Colombia’s extraordinarily chaotic legislative elections became an unexpected success for former Vice-President German Vargas, whose election race had been stained by corruption allegations.
Vargas’ Radical Change party swept some 13.7% of the votes for the senate compared to 8.6% in 2014. In the House, Vargas’ support went from 6.5% to 14.1%.
The hard-right Democratic Center party of ex-president Alvaro Uribe lost slightly in the senate, but became the biggest party in the chamber. In the House, the political party expanded its share from 11.6% to 16.2%.
The anti-corruption Green Party also made major gains, particularly in the Senate where it went from 4.8% to 8.8%.
Vargas’ campaign has been accused of widespread election fraud throughout the election race. More than 2.5 million signatures the former VP collected for the registration of his candidacy were rejected.
Also the Uribe campaign has been exposed for buying votes.
The public discontent over the corruption that has devastated Colombia’s political system for decades spurred the rise of the Green Party ahead of the legislative elections.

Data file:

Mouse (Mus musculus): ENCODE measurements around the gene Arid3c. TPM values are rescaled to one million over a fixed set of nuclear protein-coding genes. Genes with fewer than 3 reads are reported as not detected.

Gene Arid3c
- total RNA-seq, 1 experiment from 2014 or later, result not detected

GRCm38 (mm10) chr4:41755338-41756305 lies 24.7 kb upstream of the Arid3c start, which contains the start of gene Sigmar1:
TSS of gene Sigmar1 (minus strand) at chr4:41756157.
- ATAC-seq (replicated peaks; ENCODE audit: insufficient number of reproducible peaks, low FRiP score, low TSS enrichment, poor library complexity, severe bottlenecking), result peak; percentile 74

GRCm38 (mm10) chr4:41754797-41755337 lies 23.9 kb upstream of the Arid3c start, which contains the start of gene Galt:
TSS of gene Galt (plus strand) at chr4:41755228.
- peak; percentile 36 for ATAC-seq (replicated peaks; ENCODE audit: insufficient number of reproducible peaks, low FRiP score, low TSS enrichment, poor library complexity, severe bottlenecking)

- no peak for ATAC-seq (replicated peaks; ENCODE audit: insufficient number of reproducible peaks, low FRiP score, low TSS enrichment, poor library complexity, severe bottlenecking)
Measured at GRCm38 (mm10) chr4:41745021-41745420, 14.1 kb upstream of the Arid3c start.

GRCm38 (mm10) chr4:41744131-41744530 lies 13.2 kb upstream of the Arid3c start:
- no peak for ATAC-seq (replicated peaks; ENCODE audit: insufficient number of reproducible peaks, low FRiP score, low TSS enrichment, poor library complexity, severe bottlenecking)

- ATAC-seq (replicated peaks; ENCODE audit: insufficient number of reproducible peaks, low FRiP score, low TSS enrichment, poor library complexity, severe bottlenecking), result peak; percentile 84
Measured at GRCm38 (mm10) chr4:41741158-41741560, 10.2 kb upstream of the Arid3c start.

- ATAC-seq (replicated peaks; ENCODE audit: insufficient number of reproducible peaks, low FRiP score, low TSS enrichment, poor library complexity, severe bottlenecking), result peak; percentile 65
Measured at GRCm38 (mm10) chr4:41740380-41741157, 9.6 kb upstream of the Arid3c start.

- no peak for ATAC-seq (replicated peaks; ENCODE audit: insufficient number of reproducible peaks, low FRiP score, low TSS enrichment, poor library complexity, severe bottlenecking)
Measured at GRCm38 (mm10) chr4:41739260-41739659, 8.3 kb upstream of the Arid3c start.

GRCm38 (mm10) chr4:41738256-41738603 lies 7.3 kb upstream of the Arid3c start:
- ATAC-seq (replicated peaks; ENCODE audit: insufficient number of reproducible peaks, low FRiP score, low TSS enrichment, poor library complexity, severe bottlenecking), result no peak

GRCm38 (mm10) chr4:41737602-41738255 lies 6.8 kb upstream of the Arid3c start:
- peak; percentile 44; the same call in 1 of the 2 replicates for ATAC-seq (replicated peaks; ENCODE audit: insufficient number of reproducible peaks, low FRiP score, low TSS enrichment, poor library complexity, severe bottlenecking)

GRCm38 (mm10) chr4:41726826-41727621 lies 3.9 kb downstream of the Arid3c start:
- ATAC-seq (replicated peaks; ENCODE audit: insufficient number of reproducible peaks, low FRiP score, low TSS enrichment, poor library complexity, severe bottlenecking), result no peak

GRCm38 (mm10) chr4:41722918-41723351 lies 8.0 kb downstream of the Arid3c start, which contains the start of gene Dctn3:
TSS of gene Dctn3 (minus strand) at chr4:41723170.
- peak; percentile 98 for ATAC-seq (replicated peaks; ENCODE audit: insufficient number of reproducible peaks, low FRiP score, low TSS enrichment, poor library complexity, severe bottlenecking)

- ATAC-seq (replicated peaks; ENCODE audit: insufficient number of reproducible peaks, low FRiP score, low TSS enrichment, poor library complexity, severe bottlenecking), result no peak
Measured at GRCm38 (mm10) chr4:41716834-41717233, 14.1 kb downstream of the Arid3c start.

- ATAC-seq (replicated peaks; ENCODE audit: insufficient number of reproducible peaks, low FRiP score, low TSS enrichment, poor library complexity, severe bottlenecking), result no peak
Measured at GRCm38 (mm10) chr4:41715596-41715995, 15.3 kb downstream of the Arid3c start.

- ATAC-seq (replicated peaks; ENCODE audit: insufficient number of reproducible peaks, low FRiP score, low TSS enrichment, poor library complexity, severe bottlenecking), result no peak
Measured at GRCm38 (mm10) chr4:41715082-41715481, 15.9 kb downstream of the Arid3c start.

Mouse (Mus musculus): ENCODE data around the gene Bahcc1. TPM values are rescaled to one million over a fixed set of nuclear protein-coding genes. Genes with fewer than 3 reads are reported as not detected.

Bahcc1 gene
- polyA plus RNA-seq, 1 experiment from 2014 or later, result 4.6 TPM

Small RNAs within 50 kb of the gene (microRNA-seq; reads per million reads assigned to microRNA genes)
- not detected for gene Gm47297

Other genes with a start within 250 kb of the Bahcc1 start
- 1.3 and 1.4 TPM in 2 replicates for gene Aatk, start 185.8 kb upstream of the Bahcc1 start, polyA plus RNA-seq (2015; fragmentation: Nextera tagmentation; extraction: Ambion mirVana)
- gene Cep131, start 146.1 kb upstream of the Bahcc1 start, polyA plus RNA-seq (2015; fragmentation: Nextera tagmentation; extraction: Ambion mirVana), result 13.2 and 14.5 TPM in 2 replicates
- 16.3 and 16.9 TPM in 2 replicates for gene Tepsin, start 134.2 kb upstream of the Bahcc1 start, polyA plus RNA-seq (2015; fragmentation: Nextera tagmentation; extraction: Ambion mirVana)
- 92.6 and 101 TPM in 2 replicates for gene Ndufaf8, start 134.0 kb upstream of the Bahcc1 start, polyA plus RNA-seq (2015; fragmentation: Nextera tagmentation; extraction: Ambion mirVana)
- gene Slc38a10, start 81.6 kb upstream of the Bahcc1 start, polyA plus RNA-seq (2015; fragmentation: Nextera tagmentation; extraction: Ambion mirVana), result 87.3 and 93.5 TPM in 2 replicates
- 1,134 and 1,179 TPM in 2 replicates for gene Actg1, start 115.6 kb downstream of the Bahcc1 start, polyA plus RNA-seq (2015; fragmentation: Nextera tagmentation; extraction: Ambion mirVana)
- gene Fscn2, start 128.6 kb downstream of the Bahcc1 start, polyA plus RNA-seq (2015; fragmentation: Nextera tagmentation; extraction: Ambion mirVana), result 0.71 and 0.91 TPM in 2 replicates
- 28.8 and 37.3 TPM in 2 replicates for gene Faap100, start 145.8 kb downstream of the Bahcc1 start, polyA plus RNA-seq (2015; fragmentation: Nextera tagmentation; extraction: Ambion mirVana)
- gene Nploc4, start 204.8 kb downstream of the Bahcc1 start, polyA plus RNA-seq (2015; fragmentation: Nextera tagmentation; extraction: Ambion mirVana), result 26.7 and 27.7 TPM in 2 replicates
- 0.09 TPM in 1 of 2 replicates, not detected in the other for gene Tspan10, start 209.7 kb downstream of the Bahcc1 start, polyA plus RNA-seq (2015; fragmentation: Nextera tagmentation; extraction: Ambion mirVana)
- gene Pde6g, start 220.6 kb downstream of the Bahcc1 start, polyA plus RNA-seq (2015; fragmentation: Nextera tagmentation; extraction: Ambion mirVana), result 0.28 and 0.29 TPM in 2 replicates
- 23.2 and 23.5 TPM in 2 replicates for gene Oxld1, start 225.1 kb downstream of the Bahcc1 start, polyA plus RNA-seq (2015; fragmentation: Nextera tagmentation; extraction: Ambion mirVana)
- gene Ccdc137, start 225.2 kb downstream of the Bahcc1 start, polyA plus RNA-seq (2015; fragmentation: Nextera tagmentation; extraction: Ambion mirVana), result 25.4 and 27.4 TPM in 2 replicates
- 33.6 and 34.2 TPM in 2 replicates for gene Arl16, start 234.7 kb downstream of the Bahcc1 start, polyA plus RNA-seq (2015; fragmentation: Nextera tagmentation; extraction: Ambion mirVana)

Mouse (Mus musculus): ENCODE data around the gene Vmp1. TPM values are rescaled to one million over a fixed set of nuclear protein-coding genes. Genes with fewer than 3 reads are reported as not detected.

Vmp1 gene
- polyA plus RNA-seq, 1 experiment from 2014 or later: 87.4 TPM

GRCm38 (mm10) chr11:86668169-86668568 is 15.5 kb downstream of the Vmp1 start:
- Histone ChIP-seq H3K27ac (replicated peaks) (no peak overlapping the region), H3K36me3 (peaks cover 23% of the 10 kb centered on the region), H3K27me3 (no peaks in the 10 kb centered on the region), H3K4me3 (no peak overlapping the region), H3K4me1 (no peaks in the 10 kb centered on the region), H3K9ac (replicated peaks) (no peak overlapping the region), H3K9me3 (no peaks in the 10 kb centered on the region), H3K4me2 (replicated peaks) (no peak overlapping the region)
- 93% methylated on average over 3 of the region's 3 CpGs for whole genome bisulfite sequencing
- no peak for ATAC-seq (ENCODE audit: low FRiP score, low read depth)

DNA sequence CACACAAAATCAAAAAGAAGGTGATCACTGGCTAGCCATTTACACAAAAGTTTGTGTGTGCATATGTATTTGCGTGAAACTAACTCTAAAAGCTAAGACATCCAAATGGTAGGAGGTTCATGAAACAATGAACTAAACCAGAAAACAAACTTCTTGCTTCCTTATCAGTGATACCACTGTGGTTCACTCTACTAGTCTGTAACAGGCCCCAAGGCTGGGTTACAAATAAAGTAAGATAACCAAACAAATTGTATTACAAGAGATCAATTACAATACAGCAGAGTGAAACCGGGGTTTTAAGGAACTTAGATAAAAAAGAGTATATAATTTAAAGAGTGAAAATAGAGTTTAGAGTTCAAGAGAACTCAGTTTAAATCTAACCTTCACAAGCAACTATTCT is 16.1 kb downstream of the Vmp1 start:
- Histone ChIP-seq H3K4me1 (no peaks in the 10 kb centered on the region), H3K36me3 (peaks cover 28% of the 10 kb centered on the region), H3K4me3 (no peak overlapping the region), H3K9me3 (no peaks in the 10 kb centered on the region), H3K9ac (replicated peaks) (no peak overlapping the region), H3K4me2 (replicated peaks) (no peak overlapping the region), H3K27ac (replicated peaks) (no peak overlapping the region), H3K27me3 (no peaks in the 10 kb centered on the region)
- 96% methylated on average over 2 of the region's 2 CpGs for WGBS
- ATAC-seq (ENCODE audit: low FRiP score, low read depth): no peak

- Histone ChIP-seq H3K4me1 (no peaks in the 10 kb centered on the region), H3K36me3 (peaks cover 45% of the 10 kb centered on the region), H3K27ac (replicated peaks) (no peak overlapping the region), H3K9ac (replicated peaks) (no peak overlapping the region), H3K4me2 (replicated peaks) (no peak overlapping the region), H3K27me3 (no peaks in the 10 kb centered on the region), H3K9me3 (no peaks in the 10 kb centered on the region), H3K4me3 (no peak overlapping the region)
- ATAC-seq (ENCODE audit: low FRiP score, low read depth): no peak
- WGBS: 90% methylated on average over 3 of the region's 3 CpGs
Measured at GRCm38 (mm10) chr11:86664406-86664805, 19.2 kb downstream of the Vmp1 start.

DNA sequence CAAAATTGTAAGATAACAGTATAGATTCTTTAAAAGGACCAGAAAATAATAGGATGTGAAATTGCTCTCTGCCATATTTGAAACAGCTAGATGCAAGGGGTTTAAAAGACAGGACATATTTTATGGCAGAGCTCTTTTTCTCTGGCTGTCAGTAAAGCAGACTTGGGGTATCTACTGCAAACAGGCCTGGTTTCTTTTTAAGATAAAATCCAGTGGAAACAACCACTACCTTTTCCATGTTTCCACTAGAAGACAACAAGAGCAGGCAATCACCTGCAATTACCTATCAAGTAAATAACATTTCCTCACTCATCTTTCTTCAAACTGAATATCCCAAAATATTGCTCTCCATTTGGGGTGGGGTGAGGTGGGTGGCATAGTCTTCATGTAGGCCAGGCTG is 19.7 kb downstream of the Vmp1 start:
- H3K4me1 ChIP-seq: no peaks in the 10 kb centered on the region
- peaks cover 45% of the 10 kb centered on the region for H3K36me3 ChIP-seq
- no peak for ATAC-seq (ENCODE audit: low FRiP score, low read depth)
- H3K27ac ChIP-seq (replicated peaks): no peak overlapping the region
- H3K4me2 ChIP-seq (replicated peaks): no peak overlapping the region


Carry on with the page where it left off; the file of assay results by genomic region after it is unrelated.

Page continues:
Electoral observers who had registered more than 200 election fraud incidents ahead of the elections said that electoral authorities had failed to install electoral tribunals in charge of investigating fraud.
The National Registry came further under attack after ballots for primary elections also held on Sunday ran out and election officials had to photocopy ballots to allow people to vote.
With the exception of Vargas, Sunday’s election result promise little good for the coming four years.
If Uribe’s conservative candidate Ivan Duque wins, he would need a coalition of at least four parties for a governing majority.
A possible victory of the leftist anti-corruption candidate Gustavo Petro would force the leftist to govern with a largely conservative and corrupt Congress.